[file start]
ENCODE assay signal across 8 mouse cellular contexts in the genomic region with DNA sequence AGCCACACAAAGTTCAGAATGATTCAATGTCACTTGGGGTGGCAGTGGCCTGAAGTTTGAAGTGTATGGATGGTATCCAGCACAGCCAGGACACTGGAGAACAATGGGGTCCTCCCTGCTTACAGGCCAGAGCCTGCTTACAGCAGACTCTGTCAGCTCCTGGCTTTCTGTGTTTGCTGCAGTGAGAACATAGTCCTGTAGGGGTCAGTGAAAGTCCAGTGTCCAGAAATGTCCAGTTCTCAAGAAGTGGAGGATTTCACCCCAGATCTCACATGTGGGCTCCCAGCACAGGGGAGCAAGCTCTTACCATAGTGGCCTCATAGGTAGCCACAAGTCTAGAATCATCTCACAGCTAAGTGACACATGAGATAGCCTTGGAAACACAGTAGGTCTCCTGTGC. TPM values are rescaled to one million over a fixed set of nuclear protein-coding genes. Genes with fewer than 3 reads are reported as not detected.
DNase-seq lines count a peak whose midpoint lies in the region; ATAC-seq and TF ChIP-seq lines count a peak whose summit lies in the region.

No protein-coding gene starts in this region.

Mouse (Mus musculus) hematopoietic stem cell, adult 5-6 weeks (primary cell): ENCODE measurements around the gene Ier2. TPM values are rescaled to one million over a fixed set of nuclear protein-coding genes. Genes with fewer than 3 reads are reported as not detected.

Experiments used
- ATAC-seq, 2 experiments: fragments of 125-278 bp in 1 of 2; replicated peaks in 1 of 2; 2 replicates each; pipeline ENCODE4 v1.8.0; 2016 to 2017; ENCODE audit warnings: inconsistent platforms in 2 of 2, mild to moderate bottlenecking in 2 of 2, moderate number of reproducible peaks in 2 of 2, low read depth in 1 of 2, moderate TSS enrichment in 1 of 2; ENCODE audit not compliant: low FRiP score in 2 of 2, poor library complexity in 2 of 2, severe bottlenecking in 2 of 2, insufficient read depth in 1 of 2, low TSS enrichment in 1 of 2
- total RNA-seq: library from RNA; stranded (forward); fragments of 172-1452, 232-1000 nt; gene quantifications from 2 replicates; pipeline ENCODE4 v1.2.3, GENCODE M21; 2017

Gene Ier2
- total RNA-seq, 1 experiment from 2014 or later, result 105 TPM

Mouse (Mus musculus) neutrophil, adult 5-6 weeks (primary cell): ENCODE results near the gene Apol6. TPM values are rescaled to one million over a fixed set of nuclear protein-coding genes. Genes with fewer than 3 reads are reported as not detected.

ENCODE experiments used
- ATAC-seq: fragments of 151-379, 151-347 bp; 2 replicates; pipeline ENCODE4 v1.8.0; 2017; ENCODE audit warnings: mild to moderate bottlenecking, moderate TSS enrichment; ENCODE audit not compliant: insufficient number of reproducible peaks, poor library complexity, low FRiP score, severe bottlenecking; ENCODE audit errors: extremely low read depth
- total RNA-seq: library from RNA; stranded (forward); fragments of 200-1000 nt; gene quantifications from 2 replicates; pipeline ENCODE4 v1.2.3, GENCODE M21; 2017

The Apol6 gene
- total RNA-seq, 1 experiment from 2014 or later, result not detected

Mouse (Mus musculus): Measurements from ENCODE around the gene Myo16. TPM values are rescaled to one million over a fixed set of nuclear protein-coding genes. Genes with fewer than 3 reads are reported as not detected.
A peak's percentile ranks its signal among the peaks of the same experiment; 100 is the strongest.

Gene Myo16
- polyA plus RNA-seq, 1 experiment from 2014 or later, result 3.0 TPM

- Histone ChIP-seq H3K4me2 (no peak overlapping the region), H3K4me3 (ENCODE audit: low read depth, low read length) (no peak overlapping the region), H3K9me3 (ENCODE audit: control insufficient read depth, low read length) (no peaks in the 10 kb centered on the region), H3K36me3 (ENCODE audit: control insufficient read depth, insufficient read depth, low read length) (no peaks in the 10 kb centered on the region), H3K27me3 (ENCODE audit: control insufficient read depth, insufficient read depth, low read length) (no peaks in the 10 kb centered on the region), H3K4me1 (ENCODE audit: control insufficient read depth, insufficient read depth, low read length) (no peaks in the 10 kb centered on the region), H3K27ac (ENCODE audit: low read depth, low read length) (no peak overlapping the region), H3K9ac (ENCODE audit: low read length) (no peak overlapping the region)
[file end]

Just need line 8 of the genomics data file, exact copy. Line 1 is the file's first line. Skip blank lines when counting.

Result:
Gene Ier2